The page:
Thursday, June 25, 2020

Mysterious text messages and Medieval creations

It's 11:15 PM and a new text notification pops up on my screen. It says:

Ben H is talking to you. Ben H should absolutely not be talking to me at 11:15 PM so of course I check my phone. His text message simply says, "Keep going."

So I walk down the hall to Benjamin's room. "What are you doing, buddy?" I ask.

"Nothing," he says, doing a terrible job of hiding his phone...which, for the record, isn't technically a phone; it's an old cast-off phone that he uses as an iPod—he likes to do Duolingo on it, and enjoys listening to a pod cast before bed and then to music while he falls asleep, oh, and he can text a limited number of people on it as well. And which, for the record, is not supposed to be plugged in next to his bed but across the room from his bed.

"I'm going to have to take your phone," I tell him and he reluctantly hands it over. "You really need to go to sleep," I remind him but I still am just baffled by his message so I start asking him questions. "But what does it mean—keep going?"

"I don't know," he said.

"Who did you think you were texting?" I asked. "Because clearly you didn't think you were texting me."

"I thought I was texting Rachel and Miriam and you."

"That's exactly who you texted. But why 'Keep going'?"

"I don't know!"

"Then why send it? And why send it in the middle of the night when you know you shouldn't be on your phone?"

"I just...I didn't realize that texts sent so quickly! I thought it would be a nice message for you to wake up to in the morning. I didn't think it would go to your phone right away. I thought it would take some time!"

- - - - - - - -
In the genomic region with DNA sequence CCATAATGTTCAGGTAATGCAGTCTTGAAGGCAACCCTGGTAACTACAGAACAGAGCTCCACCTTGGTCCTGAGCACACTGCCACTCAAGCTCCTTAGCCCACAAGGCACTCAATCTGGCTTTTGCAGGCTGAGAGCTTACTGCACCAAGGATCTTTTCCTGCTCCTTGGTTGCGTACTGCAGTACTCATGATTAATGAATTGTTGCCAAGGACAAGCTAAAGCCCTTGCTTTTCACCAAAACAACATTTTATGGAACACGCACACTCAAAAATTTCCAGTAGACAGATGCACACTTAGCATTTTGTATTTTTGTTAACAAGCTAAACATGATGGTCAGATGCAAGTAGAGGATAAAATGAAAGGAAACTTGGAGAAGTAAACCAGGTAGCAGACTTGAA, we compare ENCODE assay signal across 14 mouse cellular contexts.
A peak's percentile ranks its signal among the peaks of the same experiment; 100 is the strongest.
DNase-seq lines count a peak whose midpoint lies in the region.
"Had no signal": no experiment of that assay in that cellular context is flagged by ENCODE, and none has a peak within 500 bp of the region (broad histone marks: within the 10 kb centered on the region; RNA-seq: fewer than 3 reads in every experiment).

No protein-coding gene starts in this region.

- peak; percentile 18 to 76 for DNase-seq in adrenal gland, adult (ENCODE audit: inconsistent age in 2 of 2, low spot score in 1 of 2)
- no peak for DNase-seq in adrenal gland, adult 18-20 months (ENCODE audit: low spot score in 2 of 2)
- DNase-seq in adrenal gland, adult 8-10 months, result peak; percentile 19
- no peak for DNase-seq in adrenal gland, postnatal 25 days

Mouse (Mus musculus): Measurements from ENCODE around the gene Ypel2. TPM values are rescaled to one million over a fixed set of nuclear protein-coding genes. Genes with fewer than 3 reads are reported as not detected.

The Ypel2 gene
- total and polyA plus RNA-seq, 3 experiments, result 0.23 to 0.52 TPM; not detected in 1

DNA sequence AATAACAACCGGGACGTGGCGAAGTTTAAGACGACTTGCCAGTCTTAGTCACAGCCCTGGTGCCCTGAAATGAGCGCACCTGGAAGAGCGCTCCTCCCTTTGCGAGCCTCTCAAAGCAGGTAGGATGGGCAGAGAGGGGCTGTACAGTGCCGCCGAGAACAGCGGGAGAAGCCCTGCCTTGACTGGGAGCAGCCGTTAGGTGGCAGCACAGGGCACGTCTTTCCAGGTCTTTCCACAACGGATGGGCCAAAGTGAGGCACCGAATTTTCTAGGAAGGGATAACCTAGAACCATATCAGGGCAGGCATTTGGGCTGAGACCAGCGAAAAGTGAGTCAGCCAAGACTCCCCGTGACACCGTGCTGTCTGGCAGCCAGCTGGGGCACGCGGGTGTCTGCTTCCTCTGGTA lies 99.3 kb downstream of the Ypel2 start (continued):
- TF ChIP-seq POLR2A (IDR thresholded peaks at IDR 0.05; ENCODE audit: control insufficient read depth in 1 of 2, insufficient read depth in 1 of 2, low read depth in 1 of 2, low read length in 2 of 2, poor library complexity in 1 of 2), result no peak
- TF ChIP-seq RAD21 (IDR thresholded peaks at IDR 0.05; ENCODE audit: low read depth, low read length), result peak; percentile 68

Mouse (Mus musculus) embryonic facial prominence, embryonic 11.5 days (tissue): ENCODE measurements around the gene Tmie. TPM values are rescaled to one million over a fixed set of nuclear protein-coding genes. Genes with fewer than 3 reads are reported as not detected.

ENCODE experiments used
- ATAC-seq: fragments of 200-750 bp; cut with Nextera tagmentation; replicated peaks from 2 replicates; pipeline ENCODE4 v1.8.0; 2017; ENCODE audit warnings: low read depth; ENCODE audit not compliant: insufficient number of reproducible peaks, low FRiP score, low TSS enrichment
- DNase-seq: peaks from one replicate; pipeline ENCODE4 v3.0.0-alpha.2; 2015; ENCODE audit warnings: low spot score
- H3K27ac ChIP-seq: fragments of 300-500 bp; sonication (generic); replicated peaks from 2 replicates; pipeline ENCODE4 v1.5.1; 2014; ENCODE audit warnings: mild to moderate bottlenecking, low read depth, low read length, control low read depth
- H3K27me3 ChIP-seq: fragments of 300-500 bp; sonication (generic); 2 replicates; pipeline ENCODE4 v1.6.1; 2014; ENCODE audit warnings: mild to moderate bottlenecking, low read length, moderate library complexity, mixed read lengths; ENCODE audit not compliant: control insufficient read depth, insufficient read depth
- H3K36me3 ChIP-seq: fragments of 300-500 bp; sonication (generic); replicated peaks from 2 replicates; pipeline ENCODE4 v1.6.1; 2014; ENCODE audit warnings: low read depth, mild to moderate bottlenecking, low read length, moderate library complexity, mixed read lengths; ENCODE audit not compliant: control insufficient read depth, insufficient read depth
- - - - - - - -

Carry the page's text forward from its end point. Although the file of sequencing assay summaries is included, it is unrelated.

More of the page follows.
So now I have his phone sitting on my desk and I'm completely unsure of how long I should hold onto it for. How long do you punish someone who was trying to be kind (even if their kindness bubbled out of them at 11:15 PM (hours after they were supposed to be in bed and asleep, for the record))? Do you punish someone who was only trying to be kind? I mean, probably at least a little, right? Because he should not have been on his phone. But, like, if he had scrounged around in his room for a pencil and paper and had written a note and stuffed it under my door in the middle of the night that would be entirely endearing and not at all naughty, right? So why does technology make his actions feel more subversive when technology is a thing that can be wielded for greatness?

In other news, the children's medieval Lego world is coming along wonderfully. They have a castle and a cathedral (with an organ!), grand houses for the nobles, hovels for the peasants, little serfdom farms things, and, oh, Benjamin is also constructing a "Public Forum for Torture and Execution," his words. He has a guillotine, some gallows, a disembowelment table, as well as a lovely little scene of a mini-figure being dismembered by horsepower. It's...a little disturbing...but he's taken great lengths to research medieval execution practices. The kids have also studied medieval architecture and society quite a bit. They're trying to make their Lego world as accurate as possible.

They keep throwing around words like "flying buttresses" and "portcullis" and, as I was walking away after Benjamin gave me the tour of his, uh, "Public Forum," I heard him mutter, "Oh, murder! I forgot to build a murder hole in my fortress! Gotta redo that part..."

The "Oh, murder!" part comes from the FHE lesson Rachel gave on my great-grandma Ida, who was known to say, "Oh, murder!" when things weren't going well. The kids found that line particularly funny.

I'll have to head down there with a camera sometime...


  1. Oh murder! As soon as I read that, Grandma popped into my head! I could hear her voice!